IMAGINE A TRADE UNION satisfying its members so much that they voted to increase dues, spend more on their ‘revolutionary’ newspaper and cut the number of paid officials. That’s what happened in Sweden last year.

The anarchist-influenced SAC trade union has rejected attempts to play down the union’s libertarian socialist politics. Kieran Casey, the SAC’s international secretary, explained

“an internal crisis arose when due to economic constraints the union decided to lower the number of ‘ombudsmen’[1] while continuing to support our weekly paper ‘Arbetaren’ (The Worker). It was also necessary to increase union dues which had remained still for the past few years. The following referendum resulted in a small majority voting for a relatively high increase.”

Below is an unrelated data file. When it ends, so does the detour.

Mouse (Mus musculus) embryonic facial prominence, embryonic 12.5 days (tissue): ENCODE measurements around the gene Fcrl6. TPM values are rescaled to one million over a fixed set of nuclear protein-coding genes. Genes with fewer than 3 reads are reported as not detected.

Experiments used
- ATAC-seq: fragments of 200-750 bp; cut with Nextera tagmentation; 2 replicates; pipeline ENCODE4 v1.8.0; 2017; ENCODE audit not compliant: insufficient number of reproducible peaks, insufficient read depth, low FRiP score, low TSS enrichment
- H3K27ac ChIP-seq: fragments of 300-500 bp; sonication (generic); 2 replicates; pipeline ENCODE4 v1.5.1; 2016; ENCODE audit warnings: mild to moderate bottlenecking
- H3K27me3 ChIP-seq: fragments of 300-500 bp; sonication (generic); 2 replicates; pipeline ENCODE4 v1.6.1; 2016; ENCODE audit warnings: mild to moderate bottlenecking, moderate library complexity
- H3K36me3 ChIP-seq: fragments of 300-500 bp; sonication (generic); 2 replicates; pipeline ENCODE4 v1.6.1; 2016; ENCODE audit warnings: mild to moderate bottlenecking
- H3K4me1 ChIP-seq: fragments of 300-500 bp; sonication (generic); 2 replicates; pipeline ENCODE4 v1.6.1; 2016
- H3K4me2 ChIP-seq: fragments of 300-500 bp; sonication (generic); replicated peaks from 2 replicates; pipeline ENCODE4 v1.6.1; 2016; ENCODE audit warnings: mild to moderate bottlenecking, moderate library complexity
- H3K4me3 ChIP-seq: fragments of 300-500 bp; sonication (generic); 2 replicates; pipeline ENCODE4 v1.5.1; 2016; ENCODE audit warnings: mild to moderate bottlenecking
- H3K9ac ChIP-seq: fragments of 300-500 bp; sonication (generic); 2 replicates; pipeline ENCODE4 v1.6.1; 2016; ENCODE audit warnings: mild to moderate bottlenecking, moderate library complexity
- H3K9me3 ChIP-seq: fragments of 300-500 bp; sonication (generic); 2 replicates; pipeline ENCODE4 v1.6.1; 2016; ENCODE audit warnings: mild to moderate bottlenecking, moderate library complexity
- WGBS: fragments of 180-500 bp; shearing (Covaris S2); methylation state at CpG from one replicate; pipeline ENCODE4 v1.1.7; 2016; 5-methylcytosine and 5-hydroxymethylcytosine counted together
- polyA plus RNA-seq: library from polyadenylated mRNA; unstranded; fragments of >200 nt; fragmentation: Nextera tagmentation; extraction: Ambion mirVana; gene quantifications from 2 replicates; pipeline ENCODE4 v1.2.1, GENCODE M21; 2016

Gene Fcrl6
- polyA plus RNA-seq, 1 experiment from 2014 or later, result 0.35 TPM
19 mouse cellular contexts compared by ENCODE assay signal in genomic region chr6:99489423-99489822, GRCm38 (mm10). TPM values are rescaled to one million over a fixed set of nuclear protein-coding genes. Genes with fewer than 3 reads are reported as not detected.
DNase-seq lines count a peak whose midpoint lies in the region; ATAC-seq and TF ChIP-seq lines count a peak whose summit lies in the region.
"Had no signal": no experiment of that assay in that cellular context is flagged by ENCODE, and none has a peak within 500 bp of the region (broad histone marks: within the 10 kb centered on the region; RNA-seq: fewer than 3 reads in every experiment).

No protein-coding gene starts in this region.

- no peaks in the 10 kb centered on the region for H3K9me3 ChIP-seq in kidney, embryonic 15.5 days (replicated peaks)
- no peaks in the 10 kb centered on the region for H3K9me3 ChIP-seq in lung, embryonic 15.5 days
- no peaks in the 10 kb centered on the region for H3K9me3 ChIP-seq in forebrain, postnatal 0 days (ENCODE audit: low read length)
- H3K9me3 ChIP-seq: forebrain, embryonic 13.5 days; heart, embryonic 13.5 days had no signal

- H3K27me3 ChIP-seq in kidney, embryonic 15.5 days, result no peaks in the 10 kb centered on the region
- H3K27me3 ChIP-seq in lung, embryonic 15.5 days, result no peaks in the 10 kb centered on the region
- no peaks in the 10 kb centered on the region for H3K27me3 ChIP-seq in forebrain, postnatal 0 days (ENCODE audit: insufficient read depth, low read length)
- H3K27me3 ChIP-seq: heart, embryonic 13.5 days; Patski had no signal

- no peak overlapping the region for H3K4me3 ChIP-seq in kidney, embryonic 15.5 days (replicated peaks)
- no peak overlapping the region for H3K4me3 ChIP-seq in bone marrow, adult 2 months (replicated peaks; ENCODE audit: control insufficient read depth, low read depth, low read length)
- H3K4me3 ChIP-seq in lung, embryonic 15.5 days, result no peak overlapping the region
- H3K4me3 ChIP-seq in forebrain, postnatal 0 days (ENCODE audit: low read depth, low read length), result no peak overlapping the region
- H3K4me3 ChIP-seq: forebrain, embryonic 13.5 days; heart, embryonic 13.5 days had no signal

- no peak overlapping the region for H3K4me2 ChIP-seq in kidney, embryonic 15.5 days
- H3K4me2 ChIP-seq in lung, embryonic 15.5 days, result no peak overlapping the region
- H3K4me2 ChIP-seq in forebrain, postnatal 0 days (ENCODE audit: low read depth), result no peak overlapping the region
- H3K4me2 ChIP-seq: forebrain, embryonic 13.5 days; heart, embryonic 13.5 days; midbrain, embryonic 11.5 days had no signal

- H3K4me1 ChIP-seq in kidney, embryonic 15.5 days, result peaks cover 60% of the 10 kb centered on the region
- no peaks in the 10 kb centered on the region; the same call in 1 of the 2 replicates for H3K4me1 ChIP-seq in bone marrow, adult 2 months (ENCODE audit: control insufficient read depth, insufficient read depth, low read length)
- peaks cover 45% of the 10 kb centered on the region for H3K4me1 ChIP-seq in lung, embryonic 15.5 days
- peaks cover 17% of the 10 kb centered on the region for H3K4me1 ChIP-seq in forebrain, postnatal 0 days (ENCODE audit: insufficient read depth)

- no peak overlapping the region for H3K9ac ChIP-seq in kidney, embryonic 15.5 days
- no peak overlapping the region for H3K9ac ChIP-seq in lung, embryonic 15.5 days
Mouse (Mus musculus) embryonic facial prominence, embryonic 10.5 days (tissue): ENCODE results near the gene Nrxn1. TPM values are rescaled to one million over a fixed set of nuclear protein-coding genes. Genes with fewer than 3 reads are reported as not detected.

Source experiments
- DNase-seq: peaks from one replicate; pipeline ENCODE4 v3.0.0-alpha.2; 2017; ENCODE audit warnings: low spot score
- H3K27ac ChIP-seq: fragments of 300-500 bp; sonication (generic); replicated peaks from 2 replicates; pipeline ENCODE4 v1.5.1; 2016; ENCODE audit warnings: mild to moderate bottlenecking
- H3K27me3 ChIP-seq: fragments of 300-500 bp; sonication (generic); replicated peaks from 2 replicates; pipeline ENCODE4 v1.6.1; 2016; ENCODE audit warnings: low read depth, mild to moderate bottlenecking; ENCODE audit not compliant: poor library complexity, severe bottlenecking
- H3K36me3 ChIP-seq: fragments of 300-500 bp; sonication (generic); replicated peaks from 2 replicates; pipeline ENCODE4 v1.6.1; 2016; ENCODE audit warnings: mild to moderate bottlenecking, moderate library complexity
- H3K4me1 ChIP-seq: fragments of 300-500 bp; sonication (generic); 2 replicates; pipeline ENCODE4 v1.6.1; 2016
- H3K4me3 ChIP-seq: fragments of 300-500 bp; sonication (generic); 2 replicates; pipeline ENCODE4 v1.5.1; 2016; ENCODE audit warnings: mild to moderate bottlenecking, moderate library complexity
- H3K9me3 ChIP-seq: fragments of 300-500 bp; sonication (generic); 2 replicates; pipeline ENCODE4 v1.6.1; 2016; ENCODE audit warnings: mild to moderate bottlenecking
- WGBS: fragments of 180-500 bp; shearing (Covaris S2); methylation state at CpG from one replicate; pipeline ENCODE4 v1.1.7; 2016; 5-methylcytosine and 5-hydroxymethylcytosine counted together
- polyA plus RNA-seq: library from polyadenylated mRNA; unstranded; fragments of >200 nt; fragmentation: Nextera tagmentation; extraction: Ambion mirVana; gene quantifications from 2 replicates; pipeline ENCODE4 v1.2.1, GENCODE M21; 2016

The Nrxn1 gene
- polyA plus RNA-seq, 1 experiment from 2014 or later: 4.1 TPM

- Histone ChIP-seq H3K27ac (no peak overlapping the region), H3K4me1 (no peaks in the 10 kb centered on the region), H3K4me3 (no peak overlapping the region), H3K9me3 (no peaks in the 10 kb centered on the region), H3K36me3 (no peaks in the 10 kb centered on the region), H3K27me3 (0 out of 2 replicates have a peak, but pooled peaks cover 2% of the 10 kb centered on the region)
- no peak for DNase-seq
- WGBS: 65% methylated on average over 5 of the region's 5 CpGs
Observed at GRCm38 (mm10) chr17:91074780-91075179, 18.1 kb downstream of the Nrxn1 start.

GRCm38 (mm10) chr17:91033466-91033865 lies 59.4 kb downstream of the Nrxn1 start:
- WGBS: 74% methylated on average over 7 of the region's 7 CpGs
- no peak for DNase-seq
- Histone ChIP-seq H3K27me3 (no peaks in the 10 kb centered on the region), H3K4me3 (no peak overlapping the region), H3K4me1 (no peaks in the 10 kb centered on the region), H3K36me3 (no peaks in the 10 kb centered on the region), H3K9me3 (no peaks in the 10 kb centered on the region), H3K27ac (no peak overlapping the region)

Members who wanted to cut back on overtly political activities and concentrate on more conventional trade union work split away but only took 15 of the 120 local branches with them. About 1,400 members resigned. While this was happening five new SAC branches were set up, and these had recruited a few hundred new members by the end of 1995.

“Otherwise the SAC has enjoyed a steady, if slow, increase in members, mainly in large towns, with young people dominating. The ratio between men and women is about 60/40 and the gap is diminishing. This is a healthy sign and a source for optimism.

“To finish off let us remember on this anniversary of Joe Hill’s execution, his focus on the word ‘organise’. We organise ourselves not only in the struggle to change this rotten system of wage slavery but also to gain experience and learn how to build a future society based on self-management and mutual aid” said Casey.

[1] These are full-time experts in labour law and negotiation procedures whose services can be called on by local union branches